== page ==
Starting January 3 to January 10, President Museveni led veterans, politicians, well-wishers and patriots into a symbolic 195km trek through Luweero Triangle to Birembo in Kibaale District.
The trek codenamed Afrika Kwetu was symbolic to the 1986 liberation struggle as it sought to retrace the routes which the NRA guerilla traversed as they engaged the sitting government in artillery exchange, in the end delivering the NRM to power.
Much has been talked about the trek already, but there are titbits that remain unknown. Nile Post reviews a few of the things that cameras could have missed.
Museveni nicknames people
Museveni was in light mood all through the walk, and many times he would throw around a few names to the people who either walked close or were in his sight.
On one specific trail while climbing Butologo hills in Mubende District, Museveni started joking with journalists, as they panted to keep pace with him. “Laba ono mulyabiwedde, mulyabisiike, mulya byengedde.”
At the resting place towards the end of the trail, he summoned Daily Monitor’s Abubaker Lubowa for a photograph because he was sweating too much:
“Laba ono mulyabyengedde bwatuyana, mumukube ekifaananyi (This one is sweating so much, take a picture of him), he said as he summoned Lubowa to stand with him.
Many times the president had light moments with those around or those he met, giving them a nickname or two or simply cracking a few jokes with them.
Museveni returns ‘home’
Throughout the trek, President Museveni would meet old people and a number of times they would call him by his name Museveni and not caring to include the ‘president’ title.
“Ye ggwe alabiseeko! Ng’obaddde otubuzeeko! Tusanyuse okkulaba.(Are you the one? It has been long since we last saw you. We are happy to see you),” a number of those he met told Museveni.
Most of them were known to Museveni as he always asked them about other colleagues who fought along with him in the bush war.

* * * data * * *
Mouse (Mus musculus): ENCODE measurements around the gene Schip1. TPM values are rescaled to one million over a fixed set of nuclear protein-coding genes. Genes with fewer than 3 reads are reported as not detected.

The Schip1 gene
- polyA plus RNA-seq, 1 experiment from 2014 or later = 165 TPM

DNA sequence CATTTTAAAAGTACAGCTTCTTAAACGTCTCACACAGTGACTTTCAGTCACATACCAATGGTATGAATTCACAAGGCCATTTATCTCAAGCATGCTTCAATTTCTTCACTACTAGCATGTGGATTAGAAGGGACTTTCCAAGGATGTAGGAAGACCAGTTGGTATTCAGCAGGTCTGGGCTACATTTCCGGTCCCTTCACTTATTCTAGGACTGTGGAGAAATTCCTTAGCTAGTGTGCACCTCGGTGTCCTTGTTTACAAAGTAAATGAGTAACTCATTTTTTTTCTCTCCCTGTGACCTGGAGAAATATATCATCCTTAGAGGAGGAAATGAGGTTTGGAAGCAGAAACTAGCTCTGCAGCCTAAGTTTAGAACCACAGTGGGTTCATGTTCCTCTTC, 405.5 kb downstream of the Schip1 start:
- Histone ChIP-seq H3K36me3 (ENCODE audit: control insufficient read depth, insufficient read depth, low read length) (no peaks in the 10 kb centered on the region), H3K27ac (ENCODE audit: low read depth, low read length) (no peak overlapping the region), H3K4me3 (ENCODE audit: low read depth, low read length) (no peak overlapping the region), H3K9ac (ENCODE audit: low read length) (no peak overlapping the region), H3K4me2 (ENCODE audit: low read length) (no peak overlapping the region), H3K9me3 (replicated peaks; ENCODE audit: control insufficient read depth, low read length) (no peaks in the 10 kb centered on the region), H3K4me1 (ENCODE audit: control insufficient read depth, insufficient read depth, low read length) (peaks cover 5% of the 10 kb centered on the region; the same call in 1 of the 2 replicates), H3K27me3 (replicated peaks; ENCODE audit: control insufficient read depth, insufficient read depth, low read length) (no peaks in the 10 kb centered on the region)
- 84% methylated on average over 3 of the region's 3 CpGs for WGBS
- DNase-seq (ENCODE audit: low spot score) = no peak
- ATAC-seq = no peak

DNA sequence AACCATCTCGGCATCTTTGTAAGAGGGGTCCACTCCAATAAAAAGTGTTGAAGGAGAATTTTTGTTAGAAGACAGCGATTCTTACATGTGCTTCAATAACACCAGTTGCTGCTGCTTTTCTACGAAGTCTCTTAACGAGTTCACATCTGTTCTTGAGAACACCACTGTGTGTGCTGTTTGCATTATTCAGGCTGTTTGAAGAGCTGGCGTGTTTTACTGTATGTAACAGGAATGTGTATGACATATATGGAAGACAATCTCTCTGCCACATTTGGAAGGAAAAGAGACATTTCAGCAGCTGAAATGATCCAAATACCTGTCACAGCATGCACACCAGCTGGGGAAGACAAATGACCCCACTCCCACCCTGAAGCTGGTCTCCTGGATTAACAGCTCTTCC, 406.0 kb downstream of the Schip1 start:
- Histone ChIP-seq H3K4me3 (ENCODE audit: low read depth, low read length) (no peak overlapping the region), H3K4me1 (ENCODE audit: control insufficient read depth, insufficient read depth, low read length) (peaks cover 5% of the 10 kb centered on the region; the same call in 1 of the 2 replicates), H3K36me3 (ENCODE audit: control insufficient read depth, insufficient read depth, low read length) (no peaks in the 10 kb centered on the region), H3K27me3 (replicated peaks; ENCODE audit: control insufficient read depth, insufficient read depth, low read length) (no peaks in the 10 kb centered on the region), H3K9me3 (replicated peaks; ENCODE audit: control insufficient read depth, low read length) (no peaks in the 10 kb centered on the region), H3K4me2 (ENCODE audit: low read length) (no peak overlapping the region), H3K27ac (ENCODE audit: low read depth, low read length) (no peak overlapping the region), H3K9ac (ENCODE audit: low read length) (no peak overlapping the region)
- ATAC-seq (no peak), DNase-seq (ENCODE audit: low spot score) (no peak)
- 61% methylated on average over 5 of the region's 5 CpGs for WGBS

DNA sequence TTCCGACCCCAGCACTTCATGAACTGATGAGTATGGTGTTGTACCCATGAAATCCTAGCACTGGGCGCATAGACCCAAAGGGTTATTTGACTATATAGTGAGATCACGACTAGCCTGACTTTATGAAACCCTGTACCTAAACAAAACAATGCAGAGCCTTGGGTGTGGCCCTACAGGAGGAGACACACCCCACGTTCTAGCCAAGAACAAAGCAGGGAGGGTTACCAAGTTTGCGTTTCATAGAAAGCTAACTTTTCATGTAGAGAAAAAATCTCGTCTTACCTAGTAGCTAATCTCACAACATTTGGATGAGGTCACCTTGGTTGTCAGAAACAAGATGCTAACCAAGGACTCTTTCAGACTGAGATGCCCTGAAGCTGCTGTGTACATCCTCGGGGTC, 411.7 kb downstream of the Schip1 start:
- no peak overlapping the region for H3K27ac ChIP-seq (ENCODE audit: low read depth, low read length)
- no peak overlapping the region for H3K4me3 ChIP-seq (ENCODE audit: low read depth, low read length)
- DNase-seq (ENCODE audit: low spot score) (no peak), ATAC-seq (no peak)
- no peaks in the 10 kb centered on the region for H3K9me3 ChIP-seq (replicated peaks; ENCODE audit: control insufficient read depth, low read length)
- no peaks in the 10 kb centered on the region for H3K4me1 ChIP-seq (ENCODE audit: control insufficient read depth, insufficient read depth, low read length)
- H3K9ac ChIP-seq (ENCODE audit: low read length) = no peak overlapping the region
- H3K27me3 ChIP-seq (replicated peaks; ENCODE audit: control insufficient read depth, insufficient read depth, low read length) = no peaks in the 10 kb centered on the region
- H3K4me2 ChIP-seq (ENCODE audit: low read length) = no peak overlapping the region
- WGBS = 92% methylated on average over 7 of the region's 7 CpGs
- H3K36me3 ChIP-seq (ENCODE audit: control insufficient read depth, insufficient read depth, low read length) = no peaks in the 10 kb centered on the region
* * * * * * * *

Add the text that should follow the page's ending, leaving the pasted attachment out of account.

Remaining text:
Many children of former fighters also welcomed him throughout the various villages he passed and on mentioning the names of their parents, Museveni would quickly ask what happened to them.
He on many occasions gave envelopes to families for support but promised to return.
Tents were the only means of accommodation for every participant, including Museveni.
There were army green tents provided by the UPDF and everyone had to get one and a small mattress.
The president stayed a few meters from others, specifically for security reasons but the trek turned into a camp of all sorts, filled with campfires, music, dancing, and storytelling especially at night.
Army code of ethics
It was the UPDF code of ethics that governed all participants during the six days of the trek and this was announced on the reporting day at Galamba primary school by Brig.David Kasura, the National Leadership Institute, Kyankwanzi Director who was the commandant of the camp.
“If we get you engaged in any indiscipline, the army code of conduct will work on you. We can even arrange for the court-martial to sit here and you are tried,”Brig.Kasura said.
He cited the UPDF Act 2005 as one that provides for the same.
Section 119 (e) of the UPDF Act 2005 stipulates that every person not otherwise subject to military law, who voluntarily accompanies any unit or other element of the defence forces which is on a service in any place is subject to military law.
All the participants were put under various groups named coys and it was from these groups that each participant was given what to use.
Each participant was at the start of trek given a green jerrican, piece of soap, sachet of glucose and bucket to help them in bathing and washing.
Trek during the day, party at night
During the day, the trek was for suffering with the sun and dust while moving through the bushes and routes was during day.
As soon as night fell, the several artistes present performed all their songs in front of the trekkers.
Artistes like Ragga Dee, Sophie Gombya, Jamie Culture, Nduga, Big Eye, Catherine Kusasira,Hassan Ndugga and a legion of other known and unknown artistes would create a concert of sorts and a party would be upon the trekkers.
One required really good discipline to walk away to their tent and while there, you required to be deaf to be able to catch some sleep. The party would be on until 5:00am when it was time for breakfast.